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Last Updated: Monday, 28 June, 2004, 16:21 GMT 17:21 UK
Internet browser breach defused
Bill Gates, AP
Gates: Users need to update more often
The Russian web server at the centre of a serious net security problem has been shut down.

When visited by unwitting web users the server exploited loopholes in Microsoft's Internet Explorer and opened a backdoor into compromised PCs.

When first discovered, the security problem prompted experts to tell people to avoid using Internet Explorer.

The problem was judged serious because many trusted websites were innocently sending people to the suspect server.

Security scare

When visited, the Russian computer was sending computer code that could give malicious attackers complete control over a compromised machine.

So far Microsoft has not produced a patch for the loophole that this code sneaks through.

The loophole being exploited was first found two weeks ago.

Microsoft has urged users to update their browsers, raise security settings to high and disable Javascript. It adds that making these changes could mean some websites do not display as expected.

Network cables, BBC
The extent of the web browser breach is still being determined
The software giant has also posted advice to help people find out if they have fallen victim to the bug which Microsoft has dubbed Download.ject. Others are calling it the Scob trojan.

Analysis by security firm Lurhq reports that the downloaded code is a variant of the Berbew/Webber/Padodor trojan.

Speaking during a trip to Australia Microsoft Chairman Bill Gates said: "The thing we have to do is not only get these patches done very quickly..., we also have to convince people to turn on auto-update."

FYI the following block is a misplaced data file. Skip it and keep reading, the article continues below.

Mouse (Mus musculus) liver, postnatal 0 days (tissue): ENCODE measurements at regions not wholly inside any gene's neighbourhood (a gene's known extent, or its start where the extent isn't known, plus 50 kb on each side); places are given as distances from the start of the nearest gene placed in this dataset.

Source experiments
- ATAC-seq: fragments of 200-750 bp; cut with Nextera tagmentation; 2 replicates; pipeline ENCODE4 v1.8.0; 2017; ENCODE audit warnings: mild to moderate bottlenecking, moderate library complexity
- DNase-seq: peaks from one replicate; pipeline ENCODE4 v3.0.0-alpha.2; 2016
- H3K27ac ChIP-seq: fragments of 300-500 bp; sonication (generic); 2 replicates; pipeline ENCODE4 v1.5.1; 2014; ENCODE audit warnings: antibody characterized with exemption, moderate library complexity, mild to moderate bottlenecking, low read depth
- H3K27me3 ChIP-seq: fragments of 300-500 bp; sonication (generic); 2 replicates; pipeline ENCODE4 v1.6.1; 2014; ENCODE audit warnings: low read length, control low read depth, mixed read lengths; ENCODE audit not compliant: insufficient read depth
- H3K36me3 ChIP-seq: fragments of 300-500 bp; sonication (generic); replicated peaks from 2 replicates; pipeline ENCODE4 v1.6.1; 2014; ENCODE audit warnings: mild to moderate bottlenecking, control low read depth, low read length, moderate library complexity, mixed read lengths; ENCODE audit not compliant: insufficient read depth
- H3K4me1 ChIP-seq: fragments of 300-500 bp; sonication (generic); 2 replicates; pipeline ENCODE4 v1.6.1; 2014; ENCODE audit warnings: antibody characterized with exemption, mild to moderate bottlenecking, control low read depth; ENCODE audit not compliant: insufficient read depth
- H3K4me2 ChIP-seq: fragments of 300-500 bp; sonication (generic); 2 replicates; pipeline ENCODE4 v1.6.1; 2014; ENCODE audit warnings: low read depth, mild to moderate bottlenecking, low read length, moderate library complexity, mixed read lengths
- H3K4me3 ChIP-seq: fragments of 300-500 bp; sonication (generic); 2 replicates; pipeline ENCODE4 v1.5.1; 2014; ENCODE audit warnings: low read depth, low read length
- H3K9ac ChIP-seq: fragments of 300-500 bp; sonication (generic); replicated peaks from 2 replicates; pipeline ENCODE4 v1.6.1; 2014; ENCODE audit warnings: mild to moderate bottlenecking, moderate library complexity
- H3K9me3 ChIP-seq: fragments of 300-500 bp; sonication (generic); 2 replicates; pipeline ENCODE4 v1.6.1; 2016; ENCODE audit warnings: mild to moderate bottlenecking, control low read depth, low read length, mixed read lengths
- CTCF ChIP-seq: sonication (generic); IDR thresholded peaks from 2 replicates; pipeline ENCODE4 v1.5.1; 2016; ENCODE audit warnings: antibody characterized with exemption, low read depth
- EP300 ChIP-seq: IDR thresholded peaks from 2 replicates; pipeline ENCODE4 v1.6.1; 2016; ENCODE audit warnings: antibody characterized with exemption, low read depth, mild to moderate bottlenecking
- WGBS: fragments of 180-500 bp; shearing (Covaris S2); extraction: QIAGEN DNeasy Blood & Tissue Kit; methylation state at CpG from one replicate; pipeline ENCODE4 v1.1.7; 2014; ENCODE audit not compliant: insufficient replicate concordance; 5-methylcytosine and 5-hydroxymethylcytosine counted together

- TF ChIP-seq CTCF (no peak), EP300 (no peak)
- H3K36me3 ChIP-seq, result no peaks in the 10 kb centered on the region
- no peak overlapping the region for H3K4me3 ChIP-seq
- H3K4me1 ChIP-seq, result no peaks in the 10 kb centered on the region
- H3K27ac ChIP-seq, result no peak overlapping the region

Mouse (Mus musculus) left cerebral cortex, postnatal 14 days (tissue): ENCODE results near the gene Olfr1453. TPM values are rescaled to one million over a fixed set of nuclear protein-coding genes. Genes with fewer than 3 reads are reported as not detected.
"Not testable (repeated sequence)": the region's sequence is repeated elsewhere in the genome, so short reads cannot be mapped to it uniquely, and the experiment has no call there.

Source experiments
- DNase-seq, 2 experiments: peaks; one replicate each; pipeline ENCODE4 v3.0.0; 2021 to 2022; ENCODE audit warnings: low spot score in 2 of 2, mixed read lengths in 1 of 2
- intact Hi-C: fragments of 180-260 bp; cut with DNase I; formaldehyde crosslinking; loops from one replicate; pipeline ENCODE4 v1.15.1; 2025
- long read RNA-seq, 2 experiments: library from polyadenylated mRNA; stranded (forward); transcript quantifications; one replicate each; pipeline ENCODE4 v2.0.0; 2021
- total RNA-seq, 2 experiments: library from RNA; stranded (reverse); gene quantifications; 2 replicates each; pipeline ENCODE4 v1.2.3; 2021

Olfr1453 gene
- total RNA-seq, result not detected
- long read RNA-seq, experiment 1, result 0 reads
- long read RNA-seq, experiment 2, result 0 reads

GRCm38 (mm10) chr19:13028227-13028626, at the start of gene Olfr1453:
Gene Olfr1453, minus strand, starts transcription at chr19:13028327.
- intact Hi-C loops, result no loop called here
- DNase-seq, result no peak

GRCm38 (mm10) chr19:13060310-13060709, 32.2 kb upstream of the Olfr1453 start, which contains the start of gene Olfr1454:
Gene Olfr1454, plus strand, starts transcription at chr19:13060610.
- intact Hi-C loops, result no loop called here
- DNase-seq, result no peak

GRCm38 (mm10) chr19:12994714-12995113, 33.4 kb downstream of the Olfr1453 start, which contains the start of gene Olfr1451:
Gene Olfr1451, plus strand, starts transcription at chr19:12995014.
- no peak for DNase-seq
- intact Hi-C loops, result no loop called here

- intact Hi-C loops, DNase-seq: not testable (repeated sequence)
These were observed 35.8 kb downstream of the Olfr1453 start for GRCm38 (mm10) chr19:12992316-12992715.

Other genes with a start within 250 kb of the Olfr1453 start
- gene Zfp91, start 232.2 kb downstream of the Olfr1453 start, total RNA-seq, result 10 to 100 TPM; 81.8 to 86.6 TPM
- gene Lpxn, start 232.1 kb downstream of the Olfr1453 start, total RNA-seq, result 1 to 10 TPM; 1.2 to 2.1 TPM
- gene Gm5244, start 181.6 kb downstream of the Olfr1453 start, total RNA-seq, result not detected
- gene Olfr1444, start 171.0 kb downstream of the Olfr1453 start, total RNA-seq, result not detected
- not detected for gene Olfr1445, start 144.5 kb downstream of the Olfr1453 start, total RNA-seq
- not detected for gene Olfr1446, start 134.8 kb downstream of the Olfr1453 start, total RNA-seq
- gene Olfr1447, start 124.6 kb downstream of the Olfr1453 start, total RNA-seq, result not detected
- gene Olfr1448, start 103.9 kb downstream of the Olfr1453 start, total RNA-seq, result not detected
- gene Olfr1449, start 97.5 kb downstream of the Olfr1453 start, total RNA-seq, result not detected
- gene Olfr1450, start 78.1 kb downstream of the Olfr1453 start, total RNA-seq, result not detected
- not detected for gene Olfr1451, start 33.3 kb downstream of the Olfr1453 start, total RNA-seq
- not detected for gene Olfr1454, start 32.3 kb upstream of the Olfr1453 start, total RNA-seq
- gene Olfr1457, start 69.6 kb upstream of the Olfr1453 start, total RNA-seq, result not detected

He added: "We will guarantee that the average time to fix will continue to come down."

Warnings about the problems caused by the Internet Explorer and server combination were first released by the US Computer Emergency Response Team and the Internet Storm Center.

It is not yet known how many websites and PCs have fallen victim to the combined attack.

However, the sting in the tail of this security problem now seems to have been removed as the server at the centre of it is shut off.

Soon after the problem became known late last week, many net service firms started blocking the web address of the Russian server.

The popular websites that were unwittingly contributing to the problem by directing people to this Russian server appear to be some of the few that have not closed vulnerabilities exploited by the Sasser worm.

According to Lurhq the code that Internet Explorer downloads is designed to steal login information for Ebay, Paypal, Earthlink, Juno and Yahoo accounts.

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